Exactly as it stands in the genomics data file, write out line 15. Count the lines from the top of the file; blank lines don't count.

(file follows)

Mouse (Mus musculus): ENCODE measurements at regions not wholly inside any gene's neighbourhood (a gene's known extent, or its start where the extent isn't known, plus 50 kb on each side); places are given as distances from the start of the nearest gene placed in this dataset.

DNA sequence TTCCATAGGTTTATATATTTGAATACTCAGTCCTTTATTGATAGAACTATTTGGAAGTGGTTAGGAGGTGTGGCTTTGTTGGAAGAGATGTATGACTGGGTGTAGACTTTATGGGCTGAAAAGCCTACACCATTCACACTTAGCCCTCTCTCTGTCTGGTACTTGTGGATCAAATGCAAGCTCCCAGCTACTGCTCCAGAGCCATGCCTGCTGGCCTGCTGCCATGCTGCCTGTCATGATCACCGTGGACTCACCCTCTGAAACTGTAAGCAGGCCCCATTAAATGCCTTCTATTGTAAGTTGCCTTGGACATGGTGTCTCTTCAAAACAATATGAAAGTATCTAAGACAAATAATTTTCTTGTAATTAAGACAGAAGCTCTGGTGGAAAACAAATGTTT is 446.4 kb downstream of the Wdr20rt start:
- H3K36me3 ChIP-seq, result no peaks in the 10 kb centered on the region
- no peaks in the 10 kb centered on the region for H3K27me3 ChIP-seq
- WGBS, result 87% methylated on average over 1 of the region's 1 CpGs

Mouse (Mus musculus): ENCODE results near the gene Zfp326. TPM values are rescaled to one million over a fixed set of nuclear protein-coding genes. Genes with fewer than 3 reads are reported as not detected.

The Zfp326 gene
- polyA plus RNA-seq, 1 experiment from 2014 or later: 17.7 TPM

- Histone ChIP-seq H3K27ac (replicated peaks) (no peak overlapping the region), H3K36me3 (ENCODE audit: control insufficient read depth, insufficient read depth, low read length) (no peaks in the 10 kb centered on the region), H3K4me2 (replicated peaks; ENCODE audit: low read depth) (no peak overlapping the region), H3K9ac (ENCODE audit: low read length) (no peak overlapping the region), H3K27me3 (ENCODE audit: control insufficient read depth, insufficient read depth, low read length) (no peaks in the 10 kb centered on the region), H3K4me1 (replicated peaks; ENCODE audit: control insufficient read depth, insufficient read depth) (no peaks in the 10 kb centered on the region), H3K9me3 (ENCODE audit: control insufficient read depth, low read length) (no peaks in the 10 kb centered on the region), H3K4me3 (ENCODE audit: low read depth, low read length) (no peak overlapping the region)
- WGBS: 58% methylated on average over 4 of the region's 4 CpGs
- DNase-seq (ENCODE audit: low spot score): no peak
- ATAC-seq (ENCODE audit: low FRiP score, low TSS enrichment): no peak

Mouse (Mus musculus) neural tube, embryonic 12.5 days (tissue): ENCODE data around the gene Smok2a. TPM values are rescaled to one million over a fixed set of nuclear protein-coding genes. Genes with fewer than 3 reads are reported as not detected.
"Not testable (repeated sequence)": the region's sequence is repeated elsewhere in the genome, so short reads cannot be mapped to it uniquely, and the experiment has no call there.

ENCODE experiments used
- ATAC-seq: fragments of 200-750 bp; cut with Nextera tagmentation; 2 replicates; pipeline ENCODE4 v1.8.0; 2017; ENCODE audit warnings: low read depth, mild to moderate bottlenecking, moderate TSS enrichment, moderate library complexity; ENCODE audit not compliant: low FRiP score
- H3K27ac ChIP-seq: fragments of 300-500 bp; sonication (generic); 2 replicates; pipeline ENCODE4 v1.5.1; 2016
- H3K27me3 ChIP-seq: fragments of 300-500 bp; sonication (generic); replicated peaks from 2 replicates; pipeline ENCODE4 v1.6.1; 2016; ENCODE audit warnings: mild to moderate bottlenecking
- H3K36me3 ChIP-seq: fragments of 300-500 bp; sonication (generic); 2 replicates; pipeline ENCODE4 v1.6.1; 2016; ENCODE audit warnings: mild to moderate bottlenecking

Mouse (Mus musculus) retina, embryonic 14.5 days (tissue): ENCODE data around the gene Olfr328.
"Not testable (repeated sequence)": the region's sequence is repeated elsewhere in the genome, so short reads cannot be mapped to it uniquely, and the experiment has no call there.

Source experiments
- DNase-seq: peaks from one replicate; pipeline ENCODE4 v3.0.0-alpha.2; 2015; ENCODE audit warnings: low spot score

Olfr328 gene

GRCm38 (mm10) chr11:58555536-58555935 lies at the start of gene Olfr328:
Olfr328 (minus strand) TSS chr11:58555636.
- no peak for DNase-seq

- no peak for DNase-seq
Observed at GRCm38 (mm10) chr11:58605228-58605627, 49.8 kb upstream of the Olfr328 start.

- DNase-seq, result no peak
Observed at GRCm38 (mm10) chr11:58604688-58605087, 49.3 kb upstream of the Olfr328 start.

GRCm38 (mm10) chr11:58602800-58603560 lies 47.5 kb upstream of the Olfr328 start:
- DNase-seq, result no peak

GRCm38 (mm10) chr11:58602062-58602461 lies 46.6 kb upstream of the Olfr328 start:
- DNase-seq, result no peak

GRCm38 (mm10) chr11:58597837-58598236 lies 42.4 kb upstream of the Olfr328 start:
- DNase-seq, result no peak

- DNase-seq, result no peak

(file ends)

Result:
ENCODE experiments used